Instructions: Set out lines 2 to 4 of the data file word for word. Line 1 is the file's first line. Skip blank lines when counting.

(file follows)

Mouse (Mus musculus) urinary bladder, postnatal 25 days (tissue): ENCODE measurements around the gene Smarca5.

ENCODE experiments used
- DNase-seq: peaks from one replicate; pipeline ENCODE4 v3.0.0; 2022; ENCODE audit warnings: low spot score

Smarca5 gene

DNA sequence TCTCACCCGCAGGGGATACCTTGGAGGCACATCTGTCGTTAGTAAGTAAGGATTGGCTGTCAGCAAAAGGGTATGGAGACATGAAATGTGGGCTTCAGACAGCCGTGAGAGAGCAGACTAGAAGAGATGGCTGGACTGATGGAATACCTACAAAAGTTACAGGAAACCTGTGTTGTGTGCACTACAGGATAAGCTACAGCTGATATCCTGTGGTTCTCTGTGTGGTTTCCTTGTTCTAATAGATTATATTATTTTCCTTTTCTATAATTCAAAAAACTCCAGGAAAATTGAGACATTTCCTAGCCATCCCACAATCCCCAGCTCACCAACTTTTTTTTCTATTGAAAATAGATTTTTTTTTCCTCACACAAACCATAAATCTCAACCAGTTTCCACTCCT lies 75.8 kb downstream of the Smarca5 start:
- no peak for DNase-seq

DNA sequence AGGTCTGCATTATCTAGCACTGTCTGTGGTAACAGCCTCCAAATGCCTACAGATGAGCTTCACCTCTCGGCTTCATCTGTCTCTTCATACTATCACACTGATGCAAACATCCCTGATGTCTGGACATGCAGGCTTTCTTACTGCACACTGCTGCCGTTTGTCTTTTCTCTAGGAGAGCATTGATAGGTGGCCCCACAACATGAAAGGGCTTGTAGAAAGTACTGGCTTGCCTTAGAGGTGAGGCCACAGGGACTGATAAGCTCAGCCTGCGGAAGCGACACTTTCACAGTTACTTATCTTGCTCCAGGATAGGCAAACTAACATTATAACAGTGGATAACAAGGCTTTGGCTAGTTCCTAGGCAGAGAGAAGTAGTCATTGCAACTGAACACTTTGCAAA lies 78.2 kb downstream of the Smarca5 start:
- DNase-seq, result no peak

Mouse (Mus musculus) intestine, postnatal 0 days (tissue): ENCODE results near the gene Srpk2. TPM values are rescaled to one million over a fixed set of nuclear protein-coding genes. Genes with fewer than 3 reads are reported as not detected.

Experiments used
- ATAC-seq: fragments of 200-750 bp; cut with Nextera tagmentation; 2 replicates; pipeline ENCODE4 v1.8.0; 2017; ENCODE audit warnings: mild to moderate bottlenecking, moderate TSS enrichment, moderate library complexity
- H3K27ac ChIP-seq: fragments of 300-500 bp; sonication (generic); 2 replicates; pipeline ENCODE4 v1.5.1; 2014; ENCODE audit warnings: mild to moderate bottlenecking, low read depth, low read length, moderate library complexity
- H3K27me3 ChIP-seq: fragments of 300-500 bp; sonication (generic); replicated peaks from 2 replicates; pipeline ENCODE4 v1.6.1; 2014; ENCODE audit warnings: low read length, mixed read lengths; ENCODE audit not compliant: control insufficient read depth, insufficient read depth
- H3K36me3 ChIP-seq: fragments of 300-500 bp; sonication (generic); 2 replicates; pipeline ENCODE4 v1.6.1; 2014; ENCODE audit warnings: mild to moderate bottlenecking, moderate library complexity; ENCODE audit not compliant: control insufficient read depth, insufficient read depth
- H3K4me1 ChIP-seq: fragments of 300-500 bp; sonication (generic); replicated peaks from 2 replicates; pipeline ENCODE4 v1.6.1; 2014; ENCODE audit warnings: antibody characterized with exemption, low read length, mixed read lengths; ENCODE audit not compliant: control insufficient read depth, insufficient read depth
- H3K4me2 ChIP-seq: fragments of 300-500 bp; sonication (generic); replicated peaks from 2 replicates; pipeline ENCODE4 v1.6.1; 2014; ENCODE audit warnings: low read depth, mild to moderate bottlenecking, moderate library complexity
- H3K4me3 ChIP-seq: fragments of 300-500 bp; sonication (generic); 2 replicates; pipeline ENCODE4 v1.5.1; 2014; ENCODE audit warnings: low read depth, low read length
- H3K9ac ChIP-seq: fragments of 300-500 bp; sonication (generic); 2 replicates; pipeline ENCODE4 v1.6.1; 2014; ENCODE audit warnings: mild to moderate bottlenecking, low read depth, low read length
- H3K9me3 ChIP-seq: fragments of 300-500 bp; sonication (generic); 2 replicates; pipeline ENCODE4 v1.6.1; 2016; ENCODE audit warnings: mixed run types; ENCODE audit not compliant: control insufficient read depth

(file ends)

ENCODE experiments used
- DNase-seq: peaks from one replicate; pipeline ENCODE4 v3.0.0; 2022; ENCODE audit warnings: low spot score

Smarca5 gene